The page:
Don’t Let Negative Reviews Get You Down

4 minute read

Find out how to use a negative review to your advantage, and turn that frown upside-down.

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In my last blog I talked about all the benefits of review collection, if you haven’t read it already, check it out here. I said that reviews make or break your business. The take home message was: Review collection = Make, No review collection = Break.

“However,” I hear you cry, “surely negative reviews will also ‘break’ you?”. I used to believe the same. Just thinking about negative reviews left me closing my browser window, shutting down my laptop, and unplugging the router (cue curling up on the floor and crying). But that’s simply not the case.

Why a negative review is your friend

Your customer is unhappy. Don’t panic, it’s not the end of the world. A negative review is an opportunity in disguise for you to resolve the issue and come out shining, by turning that negative into a positive.

We’ve all had bad experiences from time to time; our delivery turned up late, the food wasn’t quite what we were expecting, that top you ordered looks a tad different and the truth is, we will continue to have them.

However, these daily inconveniences and experiences that leave us narked are real, authentic, and constantly occurring because we are all human, mistakes happen. There are two reasons why these unfortunate experiences are actually a positive.

The two hats of bad reviews

Hat no.1

The first hat takes a customer service/improvement shape. Quite simply, any negative reviews you receive you can make your aspirational friend by taking onboard problems your customers are having, trying to resolve them, and ultimately do better. Criticism is the key to improvement. If someone’s having a legitimate problem, it’s most likely others are too.

Rather than hiding away any negativity towards your company, use this voice to address an issue, offer resolution, and make an unhappy customer happy. If ignored, complaints are only likely to stack up leaving the reputation of your business deeper in the gutter than if you had owned up to your mistakes and made them right.

This hat demonstrates how your business values its customer base, to keep them coming back to you time and time again.

Hat no.2

The second hat takes more of a psychological shape, and requires a quick story to demonstrate its qualities.

The other week I was shopping online whilst the sales were hot. Now, I’m quite a short person (5’3”) and although I’m not unfamiliar with rolling up jeans, it’s a bit harder to roll leggings without ending up with a clumpy mess hanging round my ankles, thus reviews are essential for me to get the perfect product.

Upon finding a pair I whizzed right down to the reviews which were at an amazing 5 stars! I thought I was on to a winner, until every review I read was gleaming. I can’t fault the material quality or price, but I became dubious seeing the fit was perfect for every single review within my category. Not one complaint of them being too short or too long.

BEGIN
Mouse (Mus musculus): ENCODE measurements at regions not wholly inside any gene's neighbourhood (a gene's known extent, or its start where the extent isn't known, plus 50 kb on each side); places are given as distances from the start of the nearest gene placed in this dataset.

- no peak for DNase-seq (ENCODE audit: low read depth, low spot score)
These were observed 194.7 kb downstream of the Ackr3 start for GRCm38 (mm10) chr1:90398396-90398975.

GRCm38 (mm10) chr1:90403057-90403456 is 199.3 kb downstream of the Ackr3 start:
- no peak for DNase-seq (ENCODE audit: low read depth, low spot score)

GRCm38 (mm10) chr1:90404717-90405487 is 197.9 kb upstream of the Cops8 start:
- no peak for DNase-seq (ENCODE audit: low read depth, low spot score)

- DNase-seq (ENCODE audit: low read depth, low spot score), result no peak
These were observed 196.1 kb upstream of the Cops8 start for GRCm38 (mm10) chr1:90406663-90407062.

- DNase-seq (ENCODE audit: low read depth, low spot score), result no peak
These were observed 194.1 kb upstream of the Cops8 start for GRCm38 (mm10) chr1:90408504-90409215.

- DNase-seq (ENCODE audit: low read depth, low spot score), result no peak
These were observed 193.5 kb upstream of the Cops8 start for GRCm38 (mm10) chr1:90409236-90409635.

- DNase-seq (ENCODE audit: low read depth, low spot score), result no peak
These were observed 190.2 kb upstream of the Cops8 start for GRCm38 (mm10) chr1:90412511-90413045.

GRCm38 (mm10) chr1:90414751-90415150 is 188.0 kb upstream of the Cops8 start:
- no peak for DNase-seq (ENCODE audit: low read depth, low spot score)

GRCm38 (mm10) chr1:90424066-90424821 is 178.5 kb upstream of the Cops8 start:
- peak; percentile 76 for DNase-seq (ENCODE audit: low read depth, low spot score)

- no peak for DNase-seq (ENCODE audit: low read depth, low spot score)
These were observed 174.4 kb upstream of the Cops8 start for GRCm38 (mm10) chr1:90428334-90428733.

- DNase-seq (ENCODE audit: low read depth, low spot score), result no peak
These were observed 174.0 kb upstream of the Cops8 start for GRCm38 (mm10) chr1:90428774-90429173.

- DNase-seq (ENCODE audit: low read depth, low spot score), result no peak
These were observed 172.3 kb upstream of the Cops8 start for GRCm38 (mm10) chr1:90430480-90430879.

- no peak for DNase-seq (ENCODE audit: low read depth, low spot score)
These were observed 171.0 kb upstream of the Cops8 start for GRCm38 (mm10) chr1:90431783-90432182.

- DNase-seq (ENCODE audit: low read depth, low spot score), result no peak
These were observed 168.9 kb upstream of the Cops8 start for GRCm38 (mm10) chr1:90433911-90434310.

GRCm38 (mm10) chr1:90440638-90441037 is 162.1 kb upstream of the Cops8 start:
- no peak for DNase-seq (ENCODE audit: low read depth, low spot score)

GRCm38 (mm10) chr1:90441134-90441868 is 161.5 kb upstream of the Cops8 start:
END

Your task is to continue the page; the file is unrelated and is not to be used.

Now there are 3 possible explanations for these findings:

  • Every single person was 5’3” in the size I’d selected
  • These were magic leggings
  • The majority of these reviews were fabricated.

I went ahead and ordered my leggings if not through curiosity alone. Lo and behold, they were not magic, and I highly doubt there is a squad of 5’3” individuals rampaging about super chuffed in these leggings. Indeed, these reviews were untruthful, and I was unhappy. Cue my negative review. A review which leaves consumers fully informed, which may create a little less custom for that item, but now there’s not going to be a torrent of negative reviews stacking up due to deception, which would result in a lot less custom across the board.

The moral of the story is, a negative review can actually show the credibility of the reviews you are collecting, with 52% of buyers saying they trust a company more if they have a few negative reviews. You can please some of the people, some of the time, but you can’t please all of the people, all of the time. If it looks too good to be true, it most likely is.

That’s not to say your business isn’t tip top with 4 or 5 stars 99% of the time, but those 1% of bad reviews allow your customers to pop hat no.2 on, asses the truth of what they’re reading, thus lending credit to your transparency as a company.

How we crack down on fake reviews

At Reviews.io we have a no nonsense policy on fake reviewers who look to discredit your business and deceive loyal customers. Only identified and genuine customers will produce a “verified” status review on your Reviews.io company profile. The reviews on your page are therefore as helpful and invaluable as we believe review collection is.

We also keep our customers happy in a multitude of ways, so if you’ve got an issue, we will always resolve it. Any problems you’re having no matter how small, you can live chat to our team customer service advisors online and we’ll get you fixed up in a jiffy.

Blog summary

Negative reviews are not a nightmare, and are not to be shied away from. They are actually your friend and allow you to put on hat no.1, and your customer to put on hat no.2 and together create solutions that mutually benefit one another. So, turn yours – and your customers – frowns upside-down and embrace negative reviews.

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